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dc.contributor.authorAsselin, Matthewen 13:51:07 (GMT) 13:51:07 (GMT)
dc.description.abstractThe process of laser cladding consists of depositing successive layers of molten metallic powder to create a near-net shape. A high-power laser is used to melt incoming metallic powder, which forms a melt pool on the surface. As the latter moves beneath the laser, this newly created melt pool solidifies. By properly controlling the trajectory of deposition tracks, one can create a diverse range of shapes with varying complexities. However, the process is very sensitive to parameters, requiring constant attention from technicians. This lends itself perfectly to the addition of automatic controllers whereby supervision is minimal. <br /><br /> In this thesis, an optical sensor is developed to monitor the process zone. The sensor will output a measurement of the height of solidified clad, which in turn can be used by a controller to adjust this geometrical feature. The thesis is divided into three main parts, each contributing to the final algorithm. <br /><br /> First, in Chapter 3 an analysis is performed on the light irradiating from the interaction zone (or melt pool). It is stated that the dominating source of light is governed by blackbody radiation from this molten metal. This is confirmed by analyzing a series of images captured through a digital camera, where various narrow bandpass filters were utilized to selectively view a portion of the CCD-sensor's spectrum. This investigation also leads to the selection of bandpass filter such that a stable, relatively intense melt pool is captured through the digital camera's CCD-sensor. <br /><br /> Second, in Chapter 4 the captured images are taken through a pair of image processing techniques, outputting a series of coordinates representating the melt pool's boundary. The image is first analyzed to calculate an optimal threshold level based on the minimization of fuzzy entropy. With this threshold selected, the grayscale image is converted into black-and-white, where the white pixels represent the melt pool. After this step, the melt pool's boundary is extracted through an 8-connectivity border tracing algorithm. This technique outputs a series of coordinates (in pixels) as though one were traveling along the melt pool in a clockwise rotation. <br /><br /> Last, Chapter 5 analyzes these pixel coordinates to extract the melt pool's height. The coordinates are first transformed into real-world coordinates, by use of a perspective transformation. This transformation essentially yields the melt pool's shadow, as created by a light-source coincident with the camera. As a result, the melt pool's height is estimated based upon a right-angle triangle, where the camera's angle is known, and the projected coordinates represent the shadow length (triangle's base). <br /><br /> The result of applying this series of steps to the estimation of clad heights is found at the end of Chapter 5. Results varied dramatically, from 4% error to 393%. Although the errors are large at times, they are mainly caused by a bias in the estimate. That is, the dynamics of the true clad formation are very well predicted by the algorithm, however, shifting by a certain amount. This amount varies both with substrate velocity, and the clad's direction of travel, relative to the camera. A partial explanation is given such that the clad's height is offset from the laser center-point, which is a function of both these parameters. However, the specific relationship requires further experimentation.en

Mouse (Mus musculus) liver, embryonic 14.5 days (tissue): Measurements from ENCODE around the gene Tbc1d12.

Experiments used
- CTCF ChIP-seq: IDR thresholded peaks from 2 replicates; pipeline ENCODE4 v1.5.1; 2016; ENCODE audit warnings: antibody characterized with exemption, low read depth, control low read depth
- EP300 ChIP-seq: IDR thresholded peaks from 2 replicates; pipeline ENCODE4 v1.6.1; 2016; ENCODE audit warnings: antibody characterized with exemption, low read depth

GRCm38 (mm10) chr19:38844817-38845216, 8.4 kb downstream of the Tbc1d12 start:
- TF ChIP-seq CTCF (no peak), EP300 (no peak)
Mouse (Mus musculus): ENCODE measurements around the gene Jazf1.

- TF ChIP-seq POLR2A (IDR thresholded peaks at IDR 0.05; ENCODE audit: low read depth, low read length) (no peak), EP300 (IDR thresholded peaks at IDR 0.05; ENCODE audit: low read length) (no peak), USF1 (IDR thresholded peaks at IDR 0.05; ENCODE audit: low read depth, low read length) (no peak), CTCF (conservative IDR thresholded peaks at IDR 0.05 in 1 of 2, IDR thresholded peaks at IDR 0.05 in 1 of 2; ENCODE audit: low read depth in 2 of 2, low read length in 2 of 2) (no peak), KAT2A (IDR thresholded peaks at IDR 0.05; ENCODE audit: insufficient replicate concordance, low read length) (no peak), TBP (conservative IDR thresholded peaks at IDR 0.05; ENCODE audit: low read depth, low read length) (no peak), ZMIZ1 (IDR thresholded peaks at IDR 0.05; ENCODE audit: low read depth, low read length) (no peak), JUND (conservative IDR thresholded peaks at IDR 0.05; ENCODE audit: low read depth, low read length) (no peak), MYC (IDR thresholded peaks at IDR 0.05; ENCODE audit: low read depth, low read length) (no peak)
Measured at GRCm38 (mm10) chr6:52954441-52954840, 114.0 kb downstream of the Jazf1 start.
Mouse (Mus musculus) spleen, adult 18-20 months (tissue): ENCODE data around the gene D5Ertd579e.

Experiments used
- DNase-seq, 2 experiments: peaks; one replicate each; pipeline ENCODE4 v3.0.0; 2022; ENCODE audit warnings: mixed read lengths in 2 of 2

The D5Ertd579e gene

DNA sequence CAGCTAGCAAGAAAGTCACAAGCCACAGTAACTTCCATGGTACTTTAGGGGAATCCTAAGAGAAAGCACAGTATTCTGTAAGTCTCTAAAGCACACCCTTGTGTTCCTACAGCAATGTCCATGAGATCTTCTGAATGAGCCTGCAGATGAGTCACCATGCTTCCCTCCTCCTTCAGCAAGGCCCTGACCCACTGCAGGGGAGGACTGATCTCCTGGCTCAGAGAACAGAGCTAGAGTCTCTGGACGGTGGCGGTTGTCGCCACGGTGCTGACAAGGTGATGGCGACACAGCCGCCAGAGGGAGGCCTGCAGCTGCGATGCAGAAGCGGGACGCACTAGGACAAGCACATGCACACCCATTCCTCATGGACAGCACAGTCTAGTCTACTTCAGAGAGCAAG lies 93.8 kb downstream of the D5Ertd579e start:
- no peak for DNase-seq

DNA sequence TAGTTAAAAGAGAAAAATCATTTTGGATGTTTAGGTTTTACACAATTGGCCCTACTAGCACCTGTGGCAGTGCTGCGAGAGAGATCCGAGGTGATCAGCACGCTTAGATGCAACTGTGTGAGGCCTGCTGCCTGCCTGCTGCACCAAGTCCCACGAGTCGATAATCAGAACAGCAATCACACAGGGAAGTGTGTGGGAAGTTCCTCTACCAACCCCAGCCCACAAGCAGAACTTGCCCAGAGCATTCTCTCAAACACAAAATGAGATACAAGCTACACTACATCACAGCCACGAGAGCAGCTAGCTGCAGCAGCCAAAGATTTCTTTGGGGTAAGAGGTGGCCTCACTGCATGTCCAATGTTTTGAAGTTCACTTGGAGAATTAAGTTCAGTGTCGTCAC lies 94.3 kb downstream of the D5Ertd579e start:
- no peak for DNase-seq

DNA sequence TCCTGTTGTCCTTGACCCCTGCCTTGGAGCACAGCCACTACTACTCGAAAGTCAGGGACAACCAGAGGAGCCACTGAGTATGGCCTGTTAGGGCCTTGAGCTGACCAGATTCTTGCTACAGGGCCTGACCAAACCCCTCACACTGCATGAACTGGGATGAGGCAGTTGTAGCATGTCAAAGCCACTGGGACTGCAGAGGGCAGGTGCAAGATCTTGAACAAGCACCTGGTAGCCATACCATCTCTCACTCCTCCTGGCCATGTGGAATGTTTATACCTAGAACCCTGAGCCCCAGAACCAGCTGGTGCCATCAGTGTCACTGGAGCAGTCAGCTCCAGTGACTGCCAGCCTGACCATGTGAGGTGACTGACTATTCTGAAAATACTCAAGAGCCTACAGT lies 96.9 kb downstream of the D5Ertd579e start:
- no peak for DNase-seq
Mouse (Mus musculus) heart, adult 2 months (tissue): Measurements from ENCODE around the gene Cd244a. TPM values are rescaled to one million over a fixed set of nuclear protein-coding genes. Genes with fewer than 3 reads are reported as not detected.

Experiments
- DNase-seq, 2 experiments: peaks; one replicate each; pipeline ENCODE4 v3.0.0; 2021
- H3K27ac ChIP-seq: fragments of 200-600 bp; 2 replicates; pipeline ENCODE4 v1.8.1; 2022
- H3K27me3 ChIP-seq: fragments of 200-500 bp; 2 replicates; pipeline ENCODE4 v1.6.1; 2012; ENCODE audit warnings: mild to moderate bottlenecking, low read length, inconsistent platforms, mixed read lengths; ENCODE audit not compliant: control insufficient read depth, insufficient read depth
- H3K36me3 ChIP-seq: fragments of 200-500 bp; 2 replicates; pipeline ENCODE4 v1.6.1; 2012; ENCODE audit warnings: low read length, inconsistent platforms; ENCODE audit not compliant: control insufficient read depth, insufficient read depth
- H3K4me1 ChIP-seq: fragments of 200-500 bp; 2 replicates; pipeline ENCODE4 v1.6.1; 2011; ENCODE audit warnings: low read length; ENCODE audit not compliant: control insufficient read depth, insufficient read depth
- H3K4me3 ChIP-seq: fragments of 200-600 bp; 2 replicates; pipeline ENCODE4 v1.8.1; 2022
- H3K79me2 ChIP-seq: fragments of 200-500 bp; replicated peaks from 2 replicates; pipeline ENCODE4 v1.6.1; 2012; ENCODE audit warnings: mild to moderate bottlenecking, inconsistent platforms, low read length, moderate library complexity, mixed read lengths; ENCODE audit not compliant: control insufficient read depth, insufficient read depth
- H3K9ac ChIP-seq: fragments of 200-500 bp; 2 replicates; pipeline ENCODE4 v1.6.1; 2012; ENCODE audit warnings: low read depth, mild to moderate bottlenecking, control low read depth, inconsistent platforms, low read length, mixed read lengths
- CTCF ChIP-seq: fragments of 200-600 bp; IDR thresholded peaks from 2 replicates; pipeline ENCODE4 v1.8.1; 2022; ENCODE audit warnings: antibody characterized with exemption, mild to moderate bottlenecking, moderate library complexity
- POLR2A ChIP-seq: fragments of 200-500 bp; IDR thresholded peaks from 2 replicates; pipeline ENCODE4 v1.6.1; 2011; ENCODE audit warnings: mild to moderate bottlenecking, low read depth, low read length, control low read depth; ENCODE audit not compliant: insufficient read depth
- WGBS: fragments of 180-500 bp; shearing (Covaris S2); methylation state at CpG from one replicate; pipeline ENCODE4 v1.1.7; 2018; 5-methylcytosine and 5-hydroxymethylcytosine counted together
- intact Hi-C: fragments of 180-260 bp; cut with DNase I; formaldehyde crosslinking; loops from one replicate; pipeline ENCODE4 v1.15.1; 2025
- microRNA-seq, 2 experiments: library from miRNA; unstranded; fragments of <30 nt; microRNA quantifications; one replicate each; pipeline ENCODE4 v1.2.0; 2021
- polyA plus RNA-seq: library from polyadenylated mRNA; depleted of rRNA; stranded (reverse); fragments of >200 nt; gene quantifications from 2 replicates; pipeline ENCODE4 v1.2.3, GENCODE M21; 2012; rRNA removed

dc.format.extent1340127 bytes
dc.publisherUniversity of Waterlooen
dc.rightsCopyright: 2006, Asselin, Matthew. All rights reserved.en
dc.subjectMechanical Engineeringen
dc.subjectLaser Claddingen
dc.subjectOptical Sensoren
dc.subjectCCD Cameraen
dc.subjectClad Heighten
dc.subjectProcess Measurementen
dc.subjectProcess Monitoringen
dc.titleOptical Sensor for Measurement of Clad Height during Laser Cladding Processen
dc.typeMaster Thesisen
dc.pendingfalseen Engineeringen
uws-etd.degreeMaster of Applied Scienceen

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